Hi! It's Piotr Gaczkowski here. You're receiving this e-mail because you've signed up to Bit Better, a newsletter for curious minds on a journey from idea to creation. Thank you for reading!

If I go, will you follow?

These days, probably more than ever, people want to lead. To become a founder, a CEO, an influencer. Instead of becoming a fireman or a ballerina, children dream of being blogger, YouTubers, and streamers.

Professionals break out of their cages, striving to become thought leaders, experts, and public speakers. Content creators are everywhere and even mainstream media acknowledge the existence of a creator economy (or, perhaps, bubble).

But do you notice something odd in all of this?

Everyone wants to be a leader. So where are the followers? Who are they? Where do you find them?

Take me to your leader

There's nothing wrong with being a leader, of course. And there's nothing wrong with aspiring to become one. But if we want this leadership culture to become sustainable, we must not "overfish."

Every leader needs followers. And followers are always plural. This means if you want to become a leader (or you are one now), it makes sense also to become a follower. Better yet: become a follower of several leaders.

So, how do you find leaders to follow? Especially when you're a leader yourself?

The best way is to step out of your field and look at the others. For example, if you're a financial expert, chances are there aren't many people to follow in this area. After all, they are probably very similar to you. But you may be interested in sewing and join a class lead by someone with more experience than you in that particular field.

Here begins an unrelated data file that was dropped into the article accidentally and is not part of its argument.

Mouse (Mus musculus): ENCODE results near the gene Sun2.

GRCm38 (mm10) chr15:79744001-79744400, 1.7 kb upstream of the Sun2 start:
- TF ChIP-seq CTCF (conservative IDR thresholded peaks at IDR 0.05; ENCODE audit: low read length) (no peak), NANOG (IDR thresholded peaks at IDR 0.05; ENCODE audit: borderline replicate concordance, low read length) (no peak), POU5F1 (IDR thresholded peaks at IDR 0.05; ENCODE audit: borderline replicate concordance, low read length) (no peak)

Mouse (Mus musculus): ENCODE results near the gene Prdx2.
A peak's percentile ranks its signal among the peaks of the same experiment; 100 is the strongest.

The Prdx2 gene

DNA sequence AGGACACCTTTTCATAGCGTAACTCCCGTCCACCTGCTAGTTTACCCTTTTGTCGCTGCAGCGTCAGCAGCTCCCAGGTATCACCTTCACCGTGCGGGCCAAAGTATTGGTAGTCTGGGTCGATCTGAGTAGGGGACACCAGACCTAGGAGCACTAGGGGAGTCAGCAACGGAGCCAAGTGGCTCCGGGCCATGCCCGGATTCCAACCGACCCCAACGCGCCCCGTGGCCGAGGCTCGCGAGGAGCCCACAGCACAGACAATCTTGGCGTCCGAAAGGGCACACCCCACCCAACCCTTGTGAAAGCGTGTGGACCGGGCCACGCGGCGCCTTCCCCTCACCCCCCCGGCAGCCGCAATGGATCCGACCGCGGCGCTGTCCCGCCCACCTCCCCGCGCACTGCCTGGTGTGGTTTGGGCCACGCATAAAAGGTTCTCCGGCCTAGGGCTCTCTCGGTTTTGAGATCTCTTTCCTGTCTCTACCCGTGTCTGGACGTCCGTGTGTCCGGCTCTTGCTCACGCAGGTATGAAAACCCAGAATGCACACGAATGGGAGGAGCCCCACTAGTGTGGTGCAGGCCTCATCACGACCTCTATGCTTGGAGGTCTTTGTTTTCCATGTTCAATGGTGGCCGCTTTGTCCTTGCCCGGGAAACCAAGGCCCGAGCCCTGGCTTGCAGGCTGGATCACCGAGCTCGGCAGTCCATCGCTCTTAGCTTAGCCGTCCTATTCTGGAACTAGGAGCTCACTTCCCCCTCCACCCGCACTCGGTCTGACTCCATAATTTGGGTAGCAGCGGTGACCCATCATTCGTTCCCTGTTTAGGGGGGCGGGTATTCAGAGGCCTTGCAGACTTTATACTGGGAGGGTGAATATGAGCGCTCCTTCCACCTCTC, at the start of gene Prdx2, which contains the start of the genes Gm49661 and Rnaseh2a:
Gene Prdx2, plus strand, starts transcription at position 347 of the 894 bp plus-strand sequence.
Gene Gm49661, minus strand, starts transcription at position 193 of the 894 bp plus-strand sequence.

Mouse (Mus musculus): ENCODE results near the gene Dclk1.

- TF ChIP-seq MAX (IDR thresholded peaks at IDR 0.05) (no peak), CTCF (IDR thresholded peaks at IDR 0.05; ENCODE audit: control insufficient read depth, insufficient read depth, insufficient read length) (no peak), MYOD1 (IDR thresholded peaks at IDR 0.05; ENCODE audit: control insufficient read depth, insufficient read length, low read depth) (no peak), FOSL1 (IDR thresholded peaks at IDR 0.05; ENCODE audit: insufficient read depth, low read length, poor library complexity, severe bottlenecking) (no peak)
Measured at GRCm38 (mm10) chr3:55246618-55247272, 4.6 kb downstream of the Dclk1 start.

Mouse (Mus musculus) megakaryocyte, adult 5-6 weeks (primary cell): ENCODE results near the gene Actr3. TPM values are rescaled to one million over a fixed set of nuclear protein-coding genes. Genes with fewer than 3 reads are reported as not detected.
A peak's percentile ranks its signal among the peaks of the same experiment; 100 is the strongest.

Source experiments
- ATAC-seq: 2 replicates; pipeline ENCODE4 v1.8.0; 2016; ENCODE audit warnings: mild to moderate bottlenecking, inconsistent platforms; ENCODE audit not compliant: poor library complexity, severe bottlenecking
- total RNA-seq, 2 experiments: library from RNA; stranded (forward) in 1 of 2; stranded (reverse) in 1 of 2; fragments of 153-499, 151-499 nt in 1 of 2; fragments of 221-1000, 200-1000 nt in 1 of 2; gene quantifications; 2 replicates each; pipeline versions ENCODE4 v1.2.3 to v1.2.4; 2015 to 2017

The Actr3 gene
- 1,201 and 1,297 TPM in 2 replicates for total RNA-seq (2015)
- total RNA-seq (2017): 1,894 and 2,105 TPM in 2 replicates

Becoming a follower also helps you learn from others. You see their methods, discover different approaches, notice what works and what doesn't. That's sustainable leadership growth.

And to make it more impactful, follow diverse leaders. Different people have different leadership styles. They use different media. They use different languages. There's a lot to observe and think about.

Ask yourself: who are your leaders? Are you following enough people?

I want you to guide me

After all, it is not leaders who are responsible for great movements. The leaders are essential, yes, but the movements are only as strong as the followers. Especially, the first few followers will make or break the movement (or a community, company, audience).

Leading is an exchange: someone provides a vision, while someone else provides an execution. Leaders without followers are just isolated islands with nobody to appreciate their beauty.

Even if you don't want to become a leader yourself, it is still worth following someone in search for inspiration. After all, that's one of the seeds of creativity.

Instead of aspiring to be leaders, we should aspire to become better followers.

🧠Curious Stuff


"First Follower: Leadership Lessons from Dancing Guy" (2:57)


Tribes: We Need You to Lead Us” by Seth Godin, once more. Short and concise book about tribes, communities, movements, and how are they created.


Lera Batsian — co-founder of The Communities Show, where interesting leaders, followers, and community people are interviewed.

Oleg Pridiuk — Lera’s co-founder. Since his perspective is dramatically different, it’s always fun to see how they interact together and approach certain topics.

📚Book Club Updates

In the last meeting, we discussed “How to Take Smart Notes” and agreed that we all struggle with proper habits to take and review quality notes. That’s why we started the note-taking accountability group. Join here if you’re interested.

Next up, we have “Company of One” by Paul Jarvis. Recommended by Cal Newport of “Deep Work” and David Heinemeier Hansson of “Rework” and several other titles.

Other than that, we welcome Ashley Porciuncula as the new inspiring figure!

Who do you follow? Hit reply and tell me more!

P.S. Friends let friends know about the Bit Better Club!

Copyright (C) 2021 Piotr Gaczkowski. All rights reserved.

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